The orphan drug market can be an alluringly lucrative sector. Most big pharma corporations inherit these specialty business units through mergers and acquisitions (M&As) and, going forward, some of these companies will thrive due to their products with orphan drugs designations. 

It is not, however, a viable sector for all pharmaceutical companies as it requires specialist capabilities.

The major players

As illustrated in the figure below, GlobalData has identified the top 15 pharma players in 2025. This model uses forecast sales for firms’ respective therapies with orphan drug designations.

Roche is expected to have the highest collective sales from these drugs. However, the company will have modest growth during 2018–2025, with a Compound Annual Growth Rate (CAGR) of 2.5%. The only organisations that will have double-digit sales growth from their orphan drugs will be Merck & Co. (11.4%), AstraZeneca (19.7), Takeda (14.9%), and Sanofi (16.1%).

Amgen and Biogen are the only players expected to have negative CAGRs from their therapies with orphan drug designations; at -3.3% and -2% respectively.

Orphan Drug Designations: The Top Pharma Companies by 2025 Forecast Sales and CAGR

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Leading the way

Looking at the collective sales from therapies with orphan drug designations, Roche has generated the highest sales and will maintain its leading position going forward. This can be largely attributed to its oncology portfolio, which provides – and will continue to provide –  a significant proportion of the company’s sales.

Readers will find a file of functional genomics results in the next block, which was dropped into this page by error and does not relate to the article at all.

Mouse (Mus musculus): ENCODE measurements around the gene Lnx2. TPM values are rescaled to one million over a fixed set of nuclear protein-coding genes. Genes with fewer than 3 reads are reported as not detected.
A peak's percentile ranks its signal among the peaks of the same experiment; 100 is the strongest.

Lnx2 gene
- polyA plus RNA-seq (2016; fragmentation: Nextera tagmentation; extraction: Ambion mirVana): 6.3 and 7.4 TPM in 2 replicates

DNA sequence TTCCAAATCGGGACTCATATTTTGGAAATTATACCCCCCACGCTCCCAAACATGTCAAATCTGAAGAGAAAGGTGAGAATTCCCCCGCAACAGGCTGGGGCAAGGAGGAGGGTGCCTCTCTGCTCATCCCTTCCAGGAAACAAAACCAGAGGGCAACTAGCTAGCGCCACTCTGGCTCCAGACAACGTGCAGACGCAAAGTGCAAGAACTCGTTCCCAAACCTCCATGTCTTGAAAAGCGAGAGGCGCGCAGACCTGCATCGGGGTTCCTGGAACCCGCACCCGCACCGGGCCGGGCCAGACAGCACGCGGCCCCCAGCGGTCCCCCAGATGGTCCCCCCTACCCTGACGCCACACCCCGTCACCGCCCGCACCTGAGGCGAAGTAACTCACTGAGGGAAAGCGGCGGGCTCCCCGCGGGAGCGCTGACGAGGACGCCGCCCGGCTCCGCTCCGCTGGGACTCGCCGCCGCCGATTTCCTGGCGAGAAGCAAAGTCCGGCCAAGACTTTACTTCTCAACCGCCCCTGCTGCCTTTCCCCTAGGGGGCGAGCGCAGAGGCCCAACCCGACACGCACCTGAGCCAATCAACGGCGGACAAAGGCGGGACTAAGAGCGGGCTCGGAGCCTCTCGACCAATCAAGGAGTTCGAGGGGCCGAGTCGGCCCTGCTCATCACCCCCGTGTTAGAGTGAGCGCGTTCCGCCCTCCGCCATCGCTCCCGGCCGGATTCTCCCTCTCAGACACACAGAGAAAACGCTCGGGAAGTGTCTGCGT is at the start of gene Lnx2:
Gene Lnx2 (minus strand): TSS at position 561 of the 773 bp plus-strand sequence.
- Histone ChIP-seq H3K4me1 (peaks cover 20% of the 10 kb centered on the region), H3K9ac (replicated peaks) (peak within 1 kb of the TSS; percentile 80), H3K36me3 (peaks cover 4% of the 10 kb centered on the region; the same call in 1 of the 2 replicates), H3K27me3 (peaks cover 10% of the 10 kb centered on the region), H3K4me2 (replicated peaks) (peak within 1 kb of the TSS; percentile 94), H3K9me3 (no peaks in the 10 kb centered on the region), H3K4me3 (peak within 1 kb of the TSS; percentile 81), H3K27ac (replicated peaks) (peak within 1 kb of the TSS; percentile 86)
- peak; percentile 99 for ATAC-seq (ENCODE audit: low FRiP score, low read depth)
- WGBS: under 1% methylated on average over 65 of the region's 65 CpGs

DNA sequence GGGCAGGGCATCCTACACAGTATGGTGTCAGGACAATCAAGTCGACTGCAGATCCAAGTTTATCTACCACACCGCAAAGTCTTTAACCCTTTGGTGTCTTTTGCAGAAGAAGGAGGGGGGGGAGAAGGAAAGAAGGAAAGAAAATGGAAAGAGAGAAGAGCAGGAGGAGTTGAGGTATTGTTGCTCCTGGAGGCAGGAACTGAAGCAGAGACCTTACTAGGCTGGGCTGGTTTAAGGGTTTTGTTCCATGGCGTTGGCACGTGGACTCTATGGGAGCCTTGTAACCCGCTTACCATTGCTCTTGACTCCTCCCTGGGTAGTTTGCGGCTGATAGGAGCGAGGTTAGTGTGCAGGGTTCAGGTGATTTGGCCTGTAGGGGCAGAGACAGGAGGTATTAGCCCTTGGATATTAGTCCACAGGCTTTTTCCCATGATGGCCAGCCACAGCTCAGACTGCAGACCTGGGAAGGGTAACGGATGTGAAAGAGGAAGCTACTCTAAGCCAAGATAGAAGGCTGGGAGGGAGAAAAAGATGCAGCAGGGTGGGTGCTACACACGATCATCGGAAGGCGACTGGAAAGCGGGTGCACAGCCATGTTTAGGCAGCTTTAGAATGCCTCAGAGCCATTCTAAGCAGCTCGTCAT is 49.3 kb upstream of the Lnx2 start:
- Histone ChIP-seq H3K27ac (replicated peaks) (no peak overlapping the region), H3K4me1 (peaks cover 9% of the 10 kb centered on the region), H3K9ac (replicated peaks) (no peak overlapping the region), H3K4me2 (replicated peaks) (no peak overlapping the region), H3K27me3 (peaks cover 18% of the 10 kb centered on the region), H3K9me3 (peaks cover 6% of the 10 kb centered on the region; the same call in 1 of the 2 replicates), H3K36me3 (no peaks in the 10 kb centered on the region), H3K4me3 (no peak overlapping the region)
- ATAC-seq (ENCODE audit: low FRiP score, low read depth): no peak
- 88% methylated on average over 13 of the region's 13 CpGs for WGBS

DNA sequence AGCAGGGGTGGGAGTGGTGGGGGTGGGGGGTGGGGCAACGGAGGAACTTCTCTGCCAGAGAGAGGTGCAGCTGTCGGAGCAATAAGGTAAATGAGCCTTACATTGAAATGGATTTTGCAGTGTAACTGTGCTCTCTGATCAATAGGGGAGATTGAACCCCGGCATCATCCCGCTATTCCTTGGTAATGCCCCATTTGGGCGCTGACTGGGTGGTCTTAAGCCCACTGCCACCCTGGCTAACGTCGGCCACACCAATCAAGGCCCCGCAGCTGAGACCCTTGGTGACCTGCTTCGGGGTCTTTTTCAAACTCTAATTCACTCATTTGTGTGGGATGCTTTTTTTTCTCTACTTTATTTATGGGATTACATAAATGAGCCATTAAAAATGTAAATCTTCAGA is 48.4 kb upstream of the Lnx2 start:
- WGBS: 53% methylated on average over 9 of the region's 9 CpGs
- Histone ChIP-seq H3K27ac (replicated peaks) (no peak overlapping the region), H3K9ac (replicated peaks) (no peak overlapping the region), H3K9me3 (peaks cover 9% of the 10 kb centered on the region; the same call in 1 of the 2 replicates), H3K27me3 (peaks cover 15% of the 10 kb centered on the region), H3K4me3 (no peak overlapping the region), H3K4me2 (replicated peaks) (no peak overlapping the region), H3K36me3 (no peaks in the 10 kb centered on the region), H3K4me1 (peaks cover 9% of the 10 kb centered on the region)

The vast majority of Roche’s oncology drugs with an orphan drug designation are expected to be blockbusters by 2025. These include Perjeta (pertuzumab), Tecentriq (atezolizumab), Herceptin (trastuzumab), Avastin (bevacizumab), Rituxan (rituximab), Venclexta (venetoclax), Kadcyla (ado-trastuzumab emtansine), Alecensa (alectinib), and Gazyva (obinutuzumab). Notably, none of these drugs were originally developed in-house at Roche, but were gained through successful M&As. This is exemplified by Roche’s acquisition of one of the leading biotech players, Genentech.

AstraZeneca’s orphan drugs are expected to have the strongest CAGR over 2018–2015. This can also be attributed to its oncology offering, specifically the therapies developed by other companies later acquired by AstraZeneca. These includeMedImmune’s Imfinzi (durvalumab),KuDOS Pharmaceuticals’ Lynparza (olaparib), andAcerta Pharma’s Calquence (acalabrutinib).

Strong sales growth is also expected to be seen from Japanese firm Takeda, thanks to its orphan drugs. Of these, the ones with the strongest CAGRs were inherited from its M&As with Shire, Ariad Pharmaceuticals, and Millennium Pharmaceuticals. 

Falling behind

Of the top 15 pharma companies, Amgen and Biogen are the only players expected to see a negative CAGR from their orphan drugs. Their failure to replace flagship brands with novel pipeline drugs is one reason for this. The decline is also due to cannibalization from generics or biosimilars, causing sales to drop.

In a defensive strategy, Amgen and Biogen are expected to turn to M&As in the near future. Through this they hope to maintain their respective presence in the orphan drugs sector, and rejuvenate their pipelines by inheriting expertise from niche specialist players.